Benjamin Sargent

Post Doctoral Researcher


Contact Information

OfficeENG 3195
Emailbaspci@rit.edu


Research Interests

Evolved Stars:

The main part of my research on evolved stars began with my postdoctoral position at Space Telescope Science Institute.  I worked with Margaret Meixner, the Principal Investigator of the Surveying the Agents of a Galaxy's Evolution (SAGE) team, modeling the photometry and spectroscopy of the stars identified in the Spitzer Space Telescope SAGE surveys of the Large Magellanic Cloud (LMC) and Small Magellanic Cloud (SMC) galaxies as Asymptotic Giant Branch (AGB) and red supergiant (RSG) stars, to determine their mass loss rates.  My colleagues and I created a grid of radiative transfer models known as the Grid of Red supergiant and Asymptotic giant branch ModelS (GRAMS).  This work began by determining optimal dust properties to use for models of Carbon-rich (C-rich) AGB stars (Srinivasan et al 2010) and Oxygen-rich (O-rich) AGB stars (Sargent et al 2010).  After determining optimal dust properties, we created the C-rich (Srinivasan et al 2011) and O-rich (Sargent et al 2011) parts of GRAMS.  These grids were then used to determine the mass loss from AGB and RSG stars in the Large Magellanic Cloud (Riebel et al 2012).  I also study the Spitzer Infrared Spectrograph (IRS) spectra from AGB and RSG stars in the LMC and elsewhere to constrain the properties of the stardust grains produced in the outflows from these stars, such as grain size, composition, etc.  In addition, I have also observed emission from CO gas in outflows from OH/IR stars in the Galactic bulge using the Submillimeter Array (SMA), and the research was published recently (Sargent et al 2013).  I am also involved in Herschel Space Observatory  studies of circumstellar material around evolved stars, with the HERschel Inventory of The Agents of Galaxy Evolution (HERITAGE; PI: M. Meixner) science team.  All these studies are part of the overall SAGE and HERITAGE goal to explore the life-cycle of matter in the LMC and SMC.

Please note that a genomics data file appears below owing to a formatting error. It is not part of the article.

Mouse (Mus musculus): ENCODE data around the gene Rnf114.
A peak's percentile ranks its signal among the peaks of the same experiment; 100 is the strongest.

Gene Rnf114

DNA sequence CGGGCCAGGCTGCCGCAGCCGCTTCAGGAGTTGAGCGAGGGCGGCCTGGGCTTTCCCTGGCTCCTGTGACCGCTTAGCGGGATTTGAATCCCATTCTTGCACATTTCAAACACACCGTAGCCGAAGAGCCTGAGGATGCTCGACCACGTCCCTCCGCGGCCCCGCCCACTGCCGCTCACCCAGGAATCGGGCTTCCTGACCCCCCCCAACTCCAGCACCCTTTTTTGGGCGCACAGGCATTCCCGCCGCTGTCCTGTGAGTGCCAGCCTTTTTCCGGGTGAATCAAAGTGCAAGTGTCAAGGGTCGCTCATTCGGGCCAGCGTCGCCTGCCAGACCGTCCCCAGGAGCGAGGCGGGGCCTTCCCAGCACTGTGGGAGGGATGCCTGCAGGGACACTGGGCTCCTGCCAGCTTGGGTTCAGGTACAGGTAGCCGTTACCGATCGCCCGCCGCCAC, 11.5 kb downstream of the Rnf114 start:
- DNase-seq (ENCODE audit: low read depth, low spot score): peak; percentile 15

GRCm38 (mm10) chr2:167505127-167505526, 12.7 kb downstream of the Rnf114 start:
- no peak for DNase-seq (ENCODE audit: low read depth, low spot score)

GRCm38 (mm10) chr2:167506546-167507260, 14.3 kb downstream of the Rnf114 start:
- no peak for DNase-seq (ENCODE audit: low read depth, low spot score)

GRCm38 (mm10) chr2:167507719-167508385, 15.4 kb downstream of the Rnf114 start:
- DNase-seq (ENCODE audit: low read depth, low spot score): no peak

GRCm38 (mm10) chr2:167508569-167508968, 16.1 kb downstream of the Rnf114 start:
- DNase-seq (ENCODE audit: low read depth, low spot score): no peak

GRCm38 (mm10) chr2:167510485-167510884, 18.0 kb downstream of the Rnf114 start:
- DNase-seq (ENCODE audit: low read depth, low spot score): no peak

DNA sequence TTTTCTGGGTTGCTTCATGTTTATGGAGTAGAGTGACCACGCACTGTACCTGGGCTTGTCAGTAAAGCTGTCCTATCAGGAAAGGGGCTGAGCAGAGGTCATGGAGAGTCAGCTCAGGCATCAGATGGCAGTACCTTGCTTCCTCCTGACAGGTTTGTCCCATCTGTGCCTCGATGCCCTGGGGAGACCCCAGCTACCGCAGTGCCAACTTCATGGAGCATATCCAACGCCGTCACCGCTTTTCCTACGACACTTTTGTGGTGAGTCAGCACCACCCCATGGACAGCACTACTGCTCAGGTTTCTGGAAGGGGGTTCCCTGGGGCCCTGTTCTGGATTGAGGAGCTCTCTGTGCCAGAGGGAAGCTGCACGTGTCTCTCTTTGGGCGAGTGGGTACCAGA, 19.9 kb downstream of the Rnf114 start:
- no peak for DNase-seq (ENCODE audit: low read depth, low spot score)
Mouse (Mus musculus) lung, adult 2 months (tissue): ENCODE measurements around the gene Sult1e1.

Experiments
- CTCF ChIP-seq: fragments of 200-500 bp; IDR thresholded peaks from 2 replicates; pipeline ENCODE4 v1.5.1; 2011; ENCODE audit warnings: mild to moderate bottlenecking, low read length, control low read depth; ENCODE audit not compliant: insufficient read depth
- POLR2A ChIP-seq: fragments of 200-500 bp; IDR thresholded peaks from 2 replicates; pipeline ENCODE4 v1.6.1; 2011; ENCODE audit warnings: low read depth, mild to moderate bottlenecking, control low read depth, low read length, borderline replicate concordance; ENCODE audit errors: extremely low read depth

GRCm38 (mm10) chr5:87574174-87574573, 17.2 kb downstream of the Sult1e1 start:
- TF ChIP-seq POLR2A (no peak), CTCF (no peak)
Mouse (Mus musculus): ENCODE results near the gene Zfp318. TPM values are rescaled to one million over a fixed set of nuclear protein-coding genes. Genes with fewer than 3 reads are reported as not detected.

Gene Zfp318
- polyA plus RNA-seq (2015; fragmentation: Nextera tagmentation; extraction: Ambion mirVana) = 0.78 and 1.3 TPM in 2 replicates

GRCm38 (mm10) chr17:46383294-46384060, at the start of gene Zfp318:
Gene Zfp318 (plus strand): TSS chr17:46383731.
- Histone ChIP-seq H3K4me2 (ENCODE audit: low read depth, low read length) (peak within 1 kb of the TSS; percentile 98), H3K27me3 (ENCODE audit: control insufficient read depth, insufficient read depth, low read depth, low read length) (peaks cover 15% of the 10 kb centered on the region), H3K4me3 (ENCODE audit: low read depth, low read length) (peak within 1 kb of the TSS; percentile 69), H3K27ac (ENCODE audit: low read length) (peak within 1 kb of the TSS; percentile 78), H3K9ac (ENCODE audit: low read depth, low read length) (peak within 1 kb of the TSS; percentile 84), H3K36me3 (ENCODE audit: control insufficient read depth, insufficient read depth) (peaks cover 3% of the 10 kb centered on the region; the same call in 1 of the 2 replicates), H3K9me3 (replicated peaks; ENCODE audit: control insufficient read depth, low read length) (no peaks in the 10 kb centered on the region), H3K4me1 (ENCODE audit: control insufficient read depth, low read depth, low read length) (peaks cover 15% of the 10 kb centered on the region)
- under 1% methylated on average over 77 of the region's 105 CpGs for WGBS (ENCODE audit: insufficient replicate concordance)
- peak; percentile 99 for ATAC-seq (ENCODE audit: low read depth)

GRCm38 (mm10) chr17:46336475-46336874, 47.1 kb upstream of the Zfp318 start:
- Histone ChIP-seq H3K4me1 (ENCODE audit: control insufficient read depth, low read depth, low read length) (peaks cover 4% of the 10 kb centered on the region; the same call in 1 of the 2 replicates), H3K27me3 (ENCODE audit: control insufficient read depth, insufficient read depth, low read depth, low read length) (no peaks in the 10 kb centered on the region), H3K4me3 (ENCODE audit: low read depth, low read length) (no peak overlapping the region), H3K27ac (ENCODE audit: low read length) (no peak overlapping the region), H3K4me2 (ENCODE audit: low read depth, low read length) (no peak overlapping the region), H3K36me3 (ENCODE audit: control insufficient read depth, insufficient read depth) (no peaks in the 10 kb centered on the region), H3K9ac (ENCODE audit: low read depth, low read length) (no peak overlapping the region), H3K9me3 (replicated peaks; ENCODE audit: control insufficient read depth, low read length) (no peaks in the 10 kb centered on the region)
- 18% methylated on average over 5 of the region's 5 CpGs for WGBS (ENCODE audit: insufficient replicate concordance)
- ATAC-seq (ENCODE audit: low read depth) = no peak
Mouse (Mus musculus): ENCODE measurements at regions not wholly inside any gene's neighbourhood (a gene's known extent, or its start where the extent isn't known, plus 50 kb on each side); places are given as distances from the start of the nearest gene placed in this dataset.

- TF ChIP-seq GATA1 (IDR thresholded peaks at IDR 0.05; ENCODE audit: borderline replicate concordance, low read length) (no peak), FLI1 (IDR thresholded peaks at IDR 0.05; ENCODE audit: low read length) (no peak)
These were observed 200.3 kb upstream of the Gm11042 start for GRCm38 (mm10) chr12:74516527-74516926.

Star- and Planet-Formation:

Regarding star- and planet-formation, my research focuses on studying how protoplanetary disks around young stars evolve toward planetary systems. Most of my graduate research (Sargent et al 2006; Sargent et al 2009a; Sargent et al 2009b) at the University of Rochester involved modeling the dust emission features seen in Spitzer-IRS spectra of T Tauri stars (TTSs); i.e., Class II Young Stellar Objects. I worked on this research with Bill Forrest (my graduate advisor at the University of Rochester), Dan Watson, and the IRS_Disks Spitzer Guaranteed Time Observing (GTO) team. I am searching for signatures of protoplanetary disk evolution, such as dust processing (processing of interstellar medium type dust into other kinds of dust) and grain growth. I have also modeled the dust emission in Spitzer-IRS spectra of debris disks, systems that are beyond the protoplanetary disk stage, at a point when planetesimals have already formed but are colliding with each other and producing debris. This work was in collaboration with Christine Chen, and I modeled the dust emission from 5 debris disks: HR 3927, eta Crv, HD 113766, HR 7012, and eta Tel
(Chen et al 2006). Currently, I am studying the emission and absorption features from water vapor and other gases in the 5-7.5 micron wavelength region of Spitzer-IRS spectra of TTS's. I am generally interested in all processes involved in forming a young star and the planetary system around it.


Massive Stars:

My interest in massive stars, specifically B[e] supergiant stars, began with a collaboration with Joel Kastner at Rochester Institute of Technology, while I was still a graduate student. Joel had obtained Spitzer-IRS spectra of B[e] supergiant stars in the LMC. Their infrared spectra resembled those of disks around T Tauri stars, with emission from crystalline silicates, Polycyclic Aromatic Hydrocarbons (PAHs), amorphous interstellar-medium-like dust, etc (Kastner et al 2006). However, these stars can be quite massive - up to 100 solar masses or more! As such, they are short-lived stars. But what is the origin of their circumstellar dust disks? How do they fit into stellar evolution and the bigger picture?



Selected Publications

For my publication list, query me in NASA ADS.